The American Medical Association applauded physicians' leading role in many of the 27 healthcare organizations (PDF)
designated as the first Medicare Shared Savings Program accountable care organizations, while the American Hospital Association expressed support for accountable care's expansion.
The AMA, in a news release
, praised the fact that more than half of the first Medicare Shared Savings ACOs are being led by physicians and said that this bodes well for long-term physician interest and participation in the program.
The AMA noted that it advocated for the advance-payment ACO model and that it was pleased to see that five of the groups participating in the program will follow that format.
The CMS announcement
"shows that allowing all interested physicians to lead and participate in this new model increases the number of groups forming Medicare ACOs," AMA President Dr. Peter Carmel said in the release. "Physician practices are benefiting from the financial assistance offered by the advanced payment initiative, which was created as a direct result of the AMA's recommendation to CMS. The upfront payments offered through this program help with the cost of starting an ACO, which is especially beneficial for small physician practices."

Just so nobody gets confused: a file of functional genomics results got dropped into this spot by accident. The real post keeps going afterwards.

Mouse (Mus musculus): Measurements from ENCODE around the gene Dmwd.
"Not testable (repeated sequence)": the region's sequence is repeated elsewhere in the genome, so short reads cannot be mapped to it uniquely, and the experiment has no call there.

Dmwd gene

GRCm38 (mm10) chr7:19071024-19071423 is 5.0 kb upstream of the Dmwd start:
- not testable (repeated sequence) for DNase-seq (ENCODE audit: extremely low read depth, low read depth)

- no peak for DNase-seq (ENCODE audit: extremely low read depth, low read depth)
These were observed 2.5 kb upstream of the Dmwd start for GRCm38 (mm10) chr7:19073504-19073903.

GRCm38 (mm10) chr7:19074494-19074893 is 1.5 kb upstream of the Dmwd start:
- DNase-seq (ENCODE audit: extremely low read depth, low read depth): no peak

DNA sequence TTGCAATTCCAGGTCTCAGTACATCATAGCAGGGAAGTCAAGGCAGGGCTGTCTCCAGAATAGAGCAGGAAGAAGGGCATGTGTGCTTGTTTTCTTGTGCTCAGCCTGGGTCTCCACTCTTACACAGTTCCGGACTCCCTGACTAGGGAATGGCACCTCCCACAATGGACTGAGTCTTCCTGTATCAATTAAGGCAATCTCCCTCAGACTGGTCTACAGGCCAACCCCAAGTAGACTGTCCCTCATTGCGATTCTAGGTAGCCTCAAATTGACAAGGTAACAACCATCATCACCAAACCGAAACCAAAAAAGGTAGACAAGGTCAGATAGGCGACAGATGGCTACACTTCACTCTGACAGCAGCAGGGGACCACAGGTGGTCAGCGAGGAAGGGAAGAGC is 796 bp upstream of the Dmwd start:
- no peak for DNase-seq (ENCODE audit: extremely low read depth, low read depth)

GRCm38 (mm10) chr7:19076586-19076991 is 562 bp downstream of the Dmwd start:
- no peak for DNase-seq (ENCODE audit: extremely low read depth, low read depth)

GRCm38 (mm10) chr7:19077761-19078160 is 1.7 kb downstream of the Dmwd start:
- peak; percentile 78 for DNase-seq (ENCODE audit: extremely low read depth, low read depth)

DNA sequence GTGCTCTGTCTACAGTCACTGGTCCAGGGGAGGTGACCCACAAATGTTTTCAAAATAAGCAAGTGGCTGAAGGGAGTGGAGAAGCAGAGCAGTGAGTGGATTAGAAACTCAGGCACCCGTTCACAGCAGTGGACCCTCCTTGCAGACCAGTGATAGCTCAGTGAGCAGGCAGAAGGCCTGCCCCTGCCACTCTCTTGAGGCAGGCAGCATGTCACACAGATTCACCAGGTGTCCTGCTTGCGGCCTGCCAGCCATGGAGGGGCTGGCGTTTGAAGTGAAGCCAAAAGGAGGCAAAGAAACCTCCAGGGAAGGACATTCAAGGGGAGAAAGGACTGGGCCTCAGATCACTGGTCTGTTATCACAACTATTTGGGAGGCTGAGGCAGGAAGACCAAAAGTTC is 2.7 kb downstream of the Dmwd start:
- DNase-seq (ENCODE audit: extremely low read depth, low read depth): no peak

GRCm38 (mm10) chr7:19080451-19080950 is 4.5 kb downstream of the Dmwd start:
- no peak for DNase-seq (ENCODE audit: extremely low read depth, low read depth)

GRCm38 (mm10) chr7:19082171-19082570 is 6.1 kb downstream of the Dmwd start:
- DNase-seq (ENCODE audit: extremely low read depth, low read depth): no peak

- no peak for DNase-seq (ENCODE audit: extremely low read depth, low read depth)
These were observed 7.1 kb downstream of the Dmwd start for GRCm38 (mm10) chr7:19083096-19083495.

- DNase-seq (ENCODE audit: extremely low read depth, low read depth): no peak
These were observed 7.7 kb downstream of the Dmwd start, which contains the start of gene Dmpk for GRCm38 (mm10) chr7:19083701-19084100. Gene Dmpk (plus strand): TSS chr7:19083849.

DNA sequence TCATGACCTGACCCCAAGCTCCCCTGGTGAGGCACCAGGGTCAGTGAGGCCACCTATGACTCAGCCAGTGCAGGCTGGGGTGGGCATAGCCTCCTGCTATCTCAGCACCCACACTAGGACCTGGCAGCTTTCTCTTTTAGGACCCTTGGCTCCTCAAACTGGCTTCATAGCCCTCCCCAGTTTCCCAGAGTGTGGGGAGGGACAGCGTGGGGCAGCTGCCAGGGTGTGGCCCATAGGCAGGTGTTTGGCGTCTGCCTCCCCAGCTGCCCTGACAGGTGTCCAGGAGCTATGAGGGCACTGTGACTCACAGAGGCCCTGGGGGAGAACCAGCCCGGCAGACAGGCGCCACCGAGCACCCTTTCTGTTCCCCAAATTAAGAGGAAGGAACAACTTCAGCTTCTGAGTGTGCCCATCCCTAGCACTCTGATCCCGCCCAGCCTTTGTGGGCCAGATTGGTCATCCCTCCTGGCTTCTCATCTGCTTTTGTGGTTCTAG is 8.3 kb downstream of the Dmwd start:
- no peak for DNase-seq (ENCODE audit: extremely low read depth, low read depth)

In a physician "how-to" manual (PDF)
for navigating ACOs and other practice arrangements, the AMA notes the financial and work-flow challenges associated with implementing or transitioning to electronic health-record systems as part of the launch of an ACO.
The first Medicare ACOs will include more than 10,000 physicians, 10 hospitals and 13 smaller physician-led organizations.
AHA spokeswoman Alicia Mitchell said in an e-mail that hospitals "are an important partner in providing accountable care" and that the AHA intends to track the progress of program participants.
In a call with reporters, CMS officials highlighted the variety of organization types involved in the first round of the program.
"There were some people who feared that the only entities that would participate would be hospital-dominated systems," Jonathan Blum, director of the Center for Medicare at the CMS, said in a call with reporters. "That has not happened."
The AMA said this variety will be good for all involved.
"Allowing physicians in all practice settings and sizes to participate increases the number of Medicare ACOs and maximizes the benefits for patients, physicians, taxpayers and the Medicare system as a whole," Carmel said in the release. "While not all physicians will choose to be part of an ACO, allowing all who are interested to participate in this new model helps its prospects for long-term success."Additional reporting by Melanie Evans